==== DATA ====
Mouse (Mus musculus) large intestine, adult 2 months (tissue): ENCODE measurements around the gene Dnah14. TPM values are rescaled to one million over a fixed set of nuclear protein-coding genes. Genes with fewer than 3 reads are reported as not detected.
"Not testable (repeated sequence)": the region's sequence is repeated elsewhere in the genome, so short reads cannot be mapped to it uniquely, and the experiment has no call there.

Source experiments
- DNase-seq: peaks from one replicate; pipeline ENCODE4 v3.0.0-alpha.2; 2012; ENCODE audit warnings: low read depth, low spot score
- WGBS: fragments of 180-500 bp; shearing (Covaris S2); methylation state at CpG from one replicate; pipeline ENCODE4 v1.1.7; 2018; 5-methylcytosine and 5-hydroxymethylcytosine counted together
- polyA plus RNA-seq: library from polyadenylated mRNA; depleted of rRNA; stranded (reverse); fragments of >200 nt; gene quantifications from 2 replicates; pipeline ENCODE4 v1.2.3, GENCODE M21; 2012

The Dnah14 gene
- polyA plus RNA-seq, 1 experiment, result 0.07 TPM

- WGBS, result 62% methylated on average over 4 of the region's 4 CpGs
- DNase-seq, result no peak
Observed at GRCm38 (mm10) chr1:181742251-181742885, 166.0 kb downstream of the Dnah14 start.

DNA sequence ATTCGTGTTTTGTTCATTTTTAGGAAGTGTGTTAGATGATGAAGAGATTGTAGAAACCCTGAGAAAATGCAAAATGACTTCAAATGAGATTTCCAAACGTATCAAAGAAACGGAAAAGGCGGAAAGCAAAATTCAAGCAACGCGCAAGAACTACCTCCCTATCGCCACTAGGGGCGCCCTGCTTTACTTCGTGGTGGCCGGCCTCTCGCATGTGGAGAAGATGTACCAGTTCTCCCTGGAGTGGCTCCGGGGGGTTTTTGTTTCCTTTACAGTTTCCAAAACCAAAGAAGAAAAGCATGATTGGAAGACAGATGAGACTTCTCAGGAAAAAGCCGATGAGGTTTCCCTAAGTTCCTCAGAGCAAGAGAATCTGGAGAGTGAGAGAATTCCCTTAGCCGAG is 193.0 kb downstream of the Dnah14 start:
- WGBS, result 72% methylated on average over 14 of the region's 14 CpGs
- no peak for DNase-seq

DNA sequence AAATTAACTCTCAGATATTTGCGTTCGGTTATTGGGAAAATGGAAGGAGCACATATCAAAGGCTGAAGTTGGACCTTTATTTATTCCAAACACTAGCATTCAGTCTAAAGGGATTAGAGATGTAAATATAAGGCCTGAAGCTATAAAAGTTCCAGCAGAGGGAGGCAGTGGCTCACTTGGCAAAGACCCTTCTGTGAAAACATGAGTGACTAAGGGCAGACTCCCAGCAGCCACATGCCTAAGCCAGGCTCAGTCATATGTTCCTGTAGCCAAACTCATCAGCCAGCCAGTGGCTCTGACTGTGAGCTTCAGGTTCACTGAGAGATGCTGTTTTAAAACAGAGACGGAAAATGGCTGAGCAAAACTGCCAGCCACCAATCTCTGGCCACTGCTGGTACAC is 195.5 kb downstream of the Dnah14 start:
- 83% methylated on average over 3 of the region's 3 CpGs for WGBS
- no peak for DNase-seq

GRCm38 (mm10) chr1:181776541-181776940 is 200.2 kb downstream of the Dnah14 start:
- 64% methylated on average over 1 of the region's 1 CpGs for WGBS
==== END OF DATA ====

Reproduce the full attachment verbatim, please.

Mouse (Mus musculus) large intestine, adult 2 months (tissue): ENCODE measurements around the gene Dnah14. TPM values are rescaled to one million over a fixed set of nuclear protein-coding genes. Genes with fewer than 3 reads are reported as not detected.
"Not testable (repeated sequence)": the region's sequence is repeated elsewhere in the genome, so short reads cannot be mapped to it uniquely, and the experiment has no call there.

Source experiments
- DNase-seq: peaks from one replicate; pipeline ENCODE4 v3.0.0-alpha.2; 2012; ENCODE audit warnings: low read depth, low spot score
- WGBS: fragments of 180-500 bp; shearing (Covaris S2); methylation state at CpG from one replicate; pipeline ENCODE4 v1.1.7; 2018; 5-methylcytosine and 5-hydroxymethylcytosine counted together
- polyA plus RNA-seq: library from polyadenylated mRNA; depleted of rRNA; stranded (reverse); fragments of >200 nt; gene quantifications from 2 replicates; pipeline ENCODE4 v1.2.3, GENCODE M21; 2012

The Dnah14 gene
- polyA plus RNA-seq, 1 experiment, result 0.07 TPM

- WGBS, result 62% methylated on average over 4 of the region's 4 CpGs
- DNase-seq, result no peak
Observed at GRCm38 (mm10) chr1:181742251-181742885, 166.0 kb downstream of the Dnah14 start.

DNA sequence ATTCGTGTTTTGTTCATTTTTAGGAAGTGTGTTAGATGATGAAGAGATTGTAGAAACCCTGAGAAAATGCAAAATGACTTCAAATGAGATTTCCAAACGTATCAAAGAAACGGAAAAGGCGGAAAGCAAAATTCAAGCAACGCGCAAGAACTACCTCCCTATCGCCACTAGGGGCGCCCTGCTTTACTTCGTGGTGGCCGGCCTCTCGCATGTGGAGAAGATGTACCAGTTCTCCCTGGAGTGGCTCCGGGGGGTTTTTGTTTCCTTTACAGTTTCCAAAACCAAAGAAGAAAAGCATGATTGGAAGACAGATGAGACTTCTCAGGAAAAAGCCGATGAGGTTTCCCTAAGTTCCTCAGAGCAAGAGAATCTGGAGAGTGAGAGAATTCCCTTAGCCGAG is 193.0 kb downstream of the Dnah14 start:
- WGBS, result 72% methylated on average over 14 of the region's 14 CpGs
- no peak for DNase-seq

DNA sequence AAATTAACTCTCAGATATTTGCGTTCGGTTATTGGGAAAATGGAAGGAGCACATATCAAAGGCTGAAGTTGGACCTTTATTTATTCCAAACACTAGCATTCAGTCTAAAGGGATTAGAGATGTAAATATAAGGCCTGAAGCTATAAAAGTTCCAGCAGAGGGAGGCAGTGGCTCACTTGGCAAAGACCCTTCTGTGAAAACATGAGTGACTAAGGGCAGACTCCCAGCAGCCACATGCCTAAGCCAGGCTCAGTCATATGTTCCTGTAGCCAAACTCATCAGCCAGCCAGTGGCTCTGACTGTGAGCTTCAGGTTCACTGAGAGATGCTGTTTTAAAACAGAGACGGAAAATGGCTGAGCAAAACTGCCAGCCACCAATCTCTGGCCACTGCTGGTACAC is 195.5 kb downstream of the Dnah14 start:
- 83% methylated on average over 3 of the region's 3 CpGs for WGBS
- no peak for DNase-seq

GRCm38 (mm10) chr1:181776541-181776940 is 200.2 kb downstream of the Dnah14 start:
- 64% methylated on average over 1 of the region's 1 CpGs for WGBS